The Henry County Board of Supervisors also must consider approving the permit. Axton Solar, LLC
The second project, through the developer Vesper Energy, would construct a 200 MW solar energy facility across 21 discontinuous privately-owned parcels in Henry County. It would also include 16 parcels in Pittsylvania County.
Trey Lopez, the assistant development manager, said a little over half of the project would be in Henry County. He added that 50 percent of the property taxes would also go to the county.
“Based on initial estimates over 35 years, we are looking at an average of $200,000 per year going to the county in additional property tax revenue,” Lopez said. “It’ll bring in additional construction jobs with approximately 12-14 months of construction. There will be additional revenue from those individuals purchasing food, hotels and that sort of thing.”
He said construction for the project is currently set to begin between October and December 2022, with an operational date in December 2023.
Jonathan Puvak, legal counsel for the project, said more acreage would be obtained than needed for actual usage.
“Another significant benefit to this project for the county is that given its size ━ 200 MW ━ that is above what the General Assembly has done in terms of state tax exemption,” Puvak said. “That exemption only applies to projects that are below 150 MW. When you have a project like this, they are paying full freight for taxes.”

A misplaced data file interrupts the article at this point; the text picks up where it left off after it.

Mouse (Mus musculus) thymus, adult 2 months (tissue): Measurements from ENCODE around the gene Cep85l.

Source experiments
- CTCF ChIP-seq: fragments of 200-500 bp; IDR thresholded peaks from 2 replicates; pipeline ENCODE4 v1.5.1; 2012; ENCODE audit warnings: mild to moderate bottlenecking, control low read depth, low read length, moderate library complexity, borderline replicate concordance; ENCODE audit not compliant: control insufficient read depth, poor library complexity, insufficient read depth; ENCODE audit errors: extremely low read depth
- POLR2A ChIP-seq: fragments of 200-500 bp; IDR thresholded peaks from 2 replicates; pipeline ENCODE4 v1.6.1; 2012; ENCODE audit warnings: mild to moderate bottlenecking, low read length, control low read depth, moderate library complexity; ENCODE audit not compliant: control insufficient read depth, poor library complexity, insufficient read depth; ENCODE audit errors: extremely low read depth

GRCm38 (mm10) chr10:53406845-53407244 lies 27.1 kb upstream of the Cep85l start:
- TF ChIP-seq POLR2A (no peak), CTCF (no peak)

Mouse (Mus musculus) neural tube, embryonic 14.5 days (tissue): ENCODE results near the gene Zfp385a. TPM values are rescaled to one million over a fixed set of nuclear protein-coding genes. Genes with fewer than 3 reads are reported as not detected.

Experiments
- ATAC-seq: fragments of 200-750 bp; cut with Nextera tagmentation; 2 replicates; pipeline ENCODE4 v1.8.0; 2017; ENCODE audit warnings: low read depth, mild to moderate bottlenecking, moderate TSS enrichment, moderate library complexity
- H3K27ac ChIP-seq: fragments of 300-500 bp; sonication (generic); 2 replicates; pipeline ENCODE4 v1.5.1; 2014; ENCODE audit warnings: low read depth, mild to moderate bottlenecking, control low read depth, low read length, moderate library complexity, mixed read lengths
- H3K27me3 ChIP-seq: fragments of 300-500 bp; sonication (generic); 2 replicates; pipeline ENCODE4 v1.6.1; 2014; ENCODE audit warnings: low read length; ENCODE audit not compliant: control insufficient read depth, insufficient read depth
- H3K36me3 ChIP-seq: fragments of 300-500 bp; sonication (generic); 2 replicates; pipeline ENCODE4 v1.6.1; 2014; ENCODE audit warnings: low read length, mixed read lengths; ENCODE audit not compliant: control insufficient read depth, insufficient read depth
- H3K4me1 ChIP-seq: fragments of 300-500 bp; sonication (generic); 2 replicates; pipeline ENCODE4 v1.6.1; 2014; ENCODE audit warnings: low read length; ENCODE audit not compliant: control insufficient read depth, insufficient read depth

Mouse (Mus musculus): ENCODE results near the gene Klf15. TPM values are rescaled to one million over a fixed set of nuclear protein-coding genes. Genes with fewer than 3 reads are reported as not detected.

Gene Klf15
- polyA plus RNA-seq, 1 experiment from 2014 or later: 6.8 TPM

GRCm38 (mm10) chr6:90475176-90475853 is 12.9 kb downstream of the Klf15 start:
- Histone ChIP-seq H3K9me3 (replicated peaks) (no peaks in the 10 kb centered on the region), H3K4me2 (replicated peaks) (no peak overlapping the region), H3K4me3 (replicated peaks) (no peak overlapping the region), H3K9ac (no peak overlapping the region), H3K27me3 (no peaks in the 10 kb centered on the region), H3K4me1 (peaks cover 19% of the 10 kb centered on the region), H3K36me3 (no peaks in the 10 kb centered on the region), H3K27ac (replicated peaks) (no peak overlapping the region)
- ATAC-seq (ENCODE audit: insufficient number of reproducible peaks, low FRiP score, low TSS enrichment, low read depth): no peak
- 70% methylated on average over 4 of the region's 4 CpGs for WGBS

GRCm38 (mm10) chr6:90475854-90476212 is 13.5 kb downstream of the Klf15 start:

He said this included full freight on machinery and tools, as well as real property tax.
“If you take property like this 1,200-acres, it’s not unusual to see that property become reassessed with solar panels up to” $12,000 an acre, Puvak said. “It’s hard to find that kind of economic development opportunity that has no impact on county services.”
Puvak said before obtaining building permits, the developers would submit a decommissioning plan with “some sort of adequate security,” that would include a five-year refresher to reassess the value of salvageable materials.
He said it would be like “the applicant shall submit the decommissioning plan prior to the building permit. The decommissioning plan submitted by the applicant shall include adequate security to the benefit of Henry County in the amount of the estimated decommissioning cost. The applicant shall agree to update the decommissioning cost estimate on a five-year basis during the life of the project and the decommissioning security shall be provided to the county prior to when the building permit is issued.”
Will Vaughn, president of J&R Management, spoke in support of the project.
“It’s a very rural stretch of property bordered by (U.S. Route) 58, Stoney Mountain Road and there are some residential neighbors but it’s very rural,” Vaughn said. “As a local person, and representative of a local landowner, we are very much in favor of this. In terms of tax and rent benefits but also in terms of green energy. I think that is good for all of us.”